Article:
Countries Call for Protecting at Least 30% of the Global Ocean by 2030

Countries Call for Protecting at Least 30% of the Global Ocean by 2030

Posted by : Frank Short Posted on : 23-Sep-2021

Countries Call for Protecting at Least 30% of the Global Ocean by 2030

More than 100 countries have publicly committed to the protection of at least 30% of the Global Ocean by 2030, often referred to as “30 by 30”.

At the U.N. event, momentum is building to deliver and finance this ambitious conservation goal.

The milestone was shared Wednesday during the high-level “Transformative Action for Nature and People” event during the 76th session of the United Nations General Assembly in New York.

This announcement is said to be a sign of the momentum building to safeguard the ocean for people, climate, and nature.

The key objectives of the proposed 30 by 30 ocean target are to help halt and reverse biodiversity loss and enhance climate change resilience, which in turn should deliver positive outcomes for all people.

The goal is one of 21 “action targets” under negotiation for inclusion in the post-2020 Global Biodiversity Framework. The U.N. Convention on Biological Diversity is negotiating the plan, which will detail a new 10-year strategy that seeks to put humanity on a path toward “living in harmony with nature.”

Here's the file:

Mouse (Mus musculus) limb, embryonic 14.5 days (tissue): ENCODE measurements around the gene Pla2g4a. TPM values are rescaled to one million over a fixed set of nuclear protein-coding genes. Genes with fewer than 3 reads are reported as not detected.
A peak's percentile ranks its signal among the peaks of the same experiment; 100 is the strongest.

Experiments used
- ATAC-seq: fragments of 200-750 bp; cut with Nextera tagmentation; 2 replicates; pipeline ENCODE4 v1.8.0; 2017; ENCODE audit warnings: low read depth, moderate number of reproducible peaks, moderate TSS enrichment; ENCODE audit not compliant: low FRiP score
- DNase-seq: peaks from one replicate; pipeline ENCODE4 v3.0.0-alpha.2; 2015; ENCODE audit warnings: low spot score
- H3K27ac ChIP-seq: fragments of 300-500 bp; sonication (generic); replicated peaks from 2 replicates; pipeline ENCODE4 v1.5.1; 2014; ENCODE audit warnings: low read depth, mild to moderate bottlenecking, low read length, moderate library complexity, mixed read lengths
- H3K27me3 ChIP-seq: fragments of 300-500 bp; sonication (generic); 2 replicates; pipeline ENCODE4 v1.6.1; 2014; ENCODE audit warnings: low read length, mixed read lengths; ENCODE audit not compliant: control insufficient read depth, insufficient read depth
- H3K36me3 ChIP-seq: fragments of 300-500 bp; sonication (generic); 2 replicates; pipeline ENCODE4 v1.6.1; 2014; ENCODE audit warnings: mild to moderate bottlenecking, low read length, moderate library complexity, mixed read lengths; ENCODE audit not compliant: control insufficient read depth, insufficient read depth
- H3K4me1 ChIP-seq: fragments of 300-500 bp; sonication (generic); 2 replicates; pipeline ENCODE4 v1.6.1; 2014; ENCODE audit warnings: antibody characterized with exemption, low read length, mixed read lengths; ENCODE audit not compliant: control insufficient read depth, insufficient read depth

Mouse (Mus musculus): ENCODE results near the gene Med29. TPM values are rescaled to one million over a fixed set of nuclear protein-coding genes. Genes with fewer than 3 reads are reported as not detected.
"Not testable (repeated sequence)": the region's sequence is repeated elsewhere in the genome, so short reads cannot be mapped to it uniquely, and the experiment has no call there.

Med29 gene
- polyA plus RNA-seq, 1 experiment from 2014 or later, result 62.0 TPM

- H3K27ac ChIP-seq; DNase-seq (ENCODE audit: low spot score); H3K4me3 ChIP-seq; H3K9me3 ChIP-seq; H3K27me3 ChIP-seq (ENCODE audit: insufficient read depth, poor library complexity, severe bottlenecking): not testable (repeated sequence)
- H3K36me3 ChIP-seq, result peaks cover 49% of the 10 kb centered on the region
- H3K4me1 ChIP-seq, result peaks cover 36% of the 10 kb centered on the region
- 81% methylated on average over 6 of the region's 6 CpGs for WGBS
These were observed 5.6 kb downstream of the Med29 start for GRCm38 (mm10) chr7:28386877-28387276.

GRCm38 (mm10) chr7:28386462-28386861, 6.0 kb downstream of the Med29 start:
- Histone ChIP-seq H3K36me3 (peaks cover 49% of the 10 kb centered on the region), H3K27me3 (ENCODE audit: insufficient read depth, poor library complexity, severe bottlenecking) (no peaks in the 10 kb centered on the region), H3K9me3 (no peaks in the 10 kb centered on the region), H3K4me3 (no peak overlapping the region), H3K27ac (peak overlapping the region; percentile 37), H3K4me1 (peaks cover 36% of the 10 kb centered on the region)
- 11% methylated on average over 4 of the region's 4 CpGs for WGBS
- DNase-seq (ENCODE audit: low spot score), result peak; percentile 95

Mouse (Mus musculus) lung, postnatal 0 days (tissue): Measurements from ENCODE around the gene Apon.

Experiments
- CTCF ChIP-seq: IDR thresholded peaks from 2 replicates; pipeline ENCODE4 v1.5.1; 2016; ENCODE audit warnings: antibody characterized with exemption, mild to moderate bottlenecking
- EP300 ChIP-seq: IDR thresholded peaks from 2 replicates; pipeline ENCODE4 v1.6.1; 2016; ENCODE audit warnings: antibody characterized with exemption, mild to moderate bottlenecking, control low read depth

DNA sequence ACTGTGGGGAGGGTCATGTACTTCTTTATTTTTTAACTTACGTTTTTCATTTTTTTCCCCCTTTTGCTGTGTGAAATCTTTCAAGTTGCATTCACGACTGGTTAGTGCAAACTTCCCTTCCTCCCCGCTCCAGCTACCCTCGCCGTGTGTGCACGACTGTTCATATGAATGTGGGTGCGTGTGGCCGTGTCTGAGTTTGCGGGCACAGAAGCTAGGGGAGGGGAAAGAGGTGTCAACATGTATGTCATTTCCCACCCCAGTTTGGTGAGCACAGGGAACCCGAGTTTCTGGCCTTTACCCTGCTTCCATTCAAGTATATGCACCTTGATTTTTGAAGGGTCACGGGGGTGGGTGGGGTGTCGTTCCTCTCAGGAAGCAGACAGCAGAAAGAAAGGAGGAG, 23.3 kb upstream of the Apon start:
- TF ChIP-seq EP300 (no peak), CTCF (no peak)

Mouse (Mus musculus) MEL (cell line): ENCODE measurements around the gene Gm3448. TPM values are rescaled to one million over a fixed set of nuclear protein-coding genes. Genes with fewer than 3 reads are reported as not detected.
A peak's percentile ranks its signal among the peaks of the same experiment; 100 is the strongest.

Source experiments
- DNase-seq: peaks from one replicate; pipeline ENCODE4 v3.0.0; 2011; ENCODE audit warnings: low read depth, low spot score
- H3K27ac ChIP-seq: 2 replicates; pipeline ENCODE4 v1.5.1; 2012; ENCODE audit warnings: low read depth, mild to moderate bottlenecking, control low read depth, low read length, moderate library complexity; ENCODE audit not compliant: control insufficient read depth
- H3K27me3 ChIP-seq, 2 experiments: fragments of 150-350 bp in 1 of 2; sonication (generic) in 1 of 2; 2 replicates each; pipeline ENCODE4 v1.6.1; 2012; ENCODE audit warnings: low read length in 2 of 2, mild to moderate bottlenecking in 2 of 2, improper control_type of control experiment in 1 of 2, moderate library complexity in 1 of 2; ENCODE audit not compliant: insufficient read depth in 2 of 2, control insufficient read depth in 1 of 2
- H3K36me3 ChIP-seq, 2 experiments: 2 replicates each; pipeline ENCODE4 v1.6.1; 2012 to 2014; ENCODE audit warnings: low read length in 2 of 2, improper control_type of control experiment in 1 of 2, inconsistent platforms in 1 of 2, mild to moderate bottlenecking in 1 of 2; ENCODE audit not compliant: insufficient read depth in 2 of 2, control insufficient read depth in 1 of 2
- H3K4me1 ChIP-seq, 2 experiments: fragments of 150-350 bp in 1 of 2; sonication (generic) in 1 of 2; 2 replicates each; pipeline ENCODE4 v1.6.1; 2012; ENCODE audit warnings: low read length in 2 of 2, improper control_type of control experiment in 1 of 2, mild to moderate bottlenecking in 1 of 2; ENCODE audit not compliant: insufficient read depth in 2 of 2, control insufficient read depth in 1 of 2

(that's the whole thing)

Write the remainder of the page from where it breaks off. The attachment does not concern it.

The Pew Charitable Trusts is among many organizations encouraging countries to ensure the final text is ambitious, inclusive, and science-based when it is adopted by members at the 15th Conference of the Parties in China in April and May 2022.

The Solomon Islands, often seen as a global center for marine diversity, is also supporting this call. The ocean that delivers benefits to the people is said to be worth more than SBD$2.51 billion annually.

But these valuable services are under threat from multiple and conflicting uses, overuse, destructive uses, pollution and climate change. Whilst the Government of the Solomon Islands is doing what it can to address these threats at the national level, it recognizes the need to tackle such issues multilaterally, through institutions such as the UN.

Sources: PEW and Solomon Times Online.



Yours sincerely

Frank Short

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